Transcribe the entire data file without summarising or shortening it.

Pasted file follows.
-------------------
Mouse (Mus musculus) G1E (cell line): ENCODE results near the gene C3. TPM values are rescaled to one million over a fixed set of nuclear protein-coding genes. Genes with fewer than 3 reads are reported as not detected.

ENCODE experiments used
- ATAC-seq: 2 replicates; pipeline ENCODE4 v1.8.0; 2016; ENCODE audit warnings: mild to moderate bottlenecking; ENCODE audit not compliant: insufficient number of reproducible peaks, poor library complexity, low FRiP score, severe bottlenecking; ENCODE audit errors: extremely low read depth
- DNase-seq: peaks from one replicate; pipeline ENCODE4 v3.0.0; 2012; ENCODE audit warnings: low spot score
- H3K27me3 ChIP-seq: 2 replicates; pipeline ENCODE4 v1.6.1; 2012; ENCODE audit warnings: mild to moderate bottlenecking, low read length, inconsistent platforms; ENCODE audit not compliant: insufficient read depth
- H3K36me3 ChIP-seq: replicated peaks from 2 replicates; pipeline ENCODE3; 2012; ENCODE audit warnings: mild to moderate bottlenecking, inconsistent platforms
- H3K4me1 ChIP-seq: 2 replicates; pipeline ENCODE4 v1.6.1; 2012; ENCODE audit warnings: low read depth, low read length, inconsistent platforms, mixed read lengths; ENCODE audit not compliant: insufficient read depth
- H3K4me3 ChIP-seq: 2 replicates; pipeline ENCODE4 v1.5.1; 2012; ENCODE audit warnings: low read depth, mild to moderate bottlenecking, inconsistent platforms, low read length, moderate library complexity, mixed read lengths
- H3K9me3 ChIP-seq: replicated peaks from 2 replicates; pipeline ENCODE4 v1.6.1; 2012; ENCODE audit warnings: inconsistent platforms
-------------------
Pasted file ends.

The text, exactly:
Mouse (Mus musculus) G1E (cell line): ENCODE results near the gene C3. TPM values are rescaled to one million over a fixed set of nuclear protein-coding genes. Genes with fewer than 3 reads are reported as not detected.

ENCODE experiments used
- ATAC-seq: 2 replicates; pipeline ENCODE4 v1.8.0; 2016; ENCODE audit warnings: mild to moderate bottlenecking; ENCODE audit not compliant: insufficient number of reproducible peaks, poor library complexity, low FRiP score, severe bottlenecking; ENCODE audit errors: extremely low read depth
- DNase-seq: peaks from one replicate; pipeline ENCODE4 v3.0.0; 2012; ENCODE audit warnings: low spot score
- H3K27me3 ChIP-seq: 2 replicates; pipeline ENCODE4 v1.6.1; 2012; ENCODE audit warnings: mild to moderate bottlenecking, low read length, inconsistent platforms; ENCODE audit not compliant: insufficient read depth
- H3K36me3 ChIP-seq: replicated peaks from 2 replicates; pipeline ENCODE3; 2012; ENCODE audit warnings: mild to moderate bottlenecking, inconsistent platforms
- H3K4me1 ChIP-seq: 2 replicates; pipeline ENCODE4 v1.6.1; 2012; ENCODE audit warnings: low read depth, low read length, inconsistent platforms, mixed read lengths; ENCODE audit not compliant: insufficient read depth
- H3K4me3 ChIP-seq: 2 replicates; pipeline ENCODE4 v1.5.1; 2012; ENCODE audit warnings: low read depth, mild to moderate bottlenecking, inconsistent platforms, low read length, moderate library complexity, mixed read lengths
- H3K9me3 ChIP-seq: replicated peaks from 2 replicates; pipeline ENCODE4 v1.6.1; 2012; ENCODE audit warnings: inconsistent platforms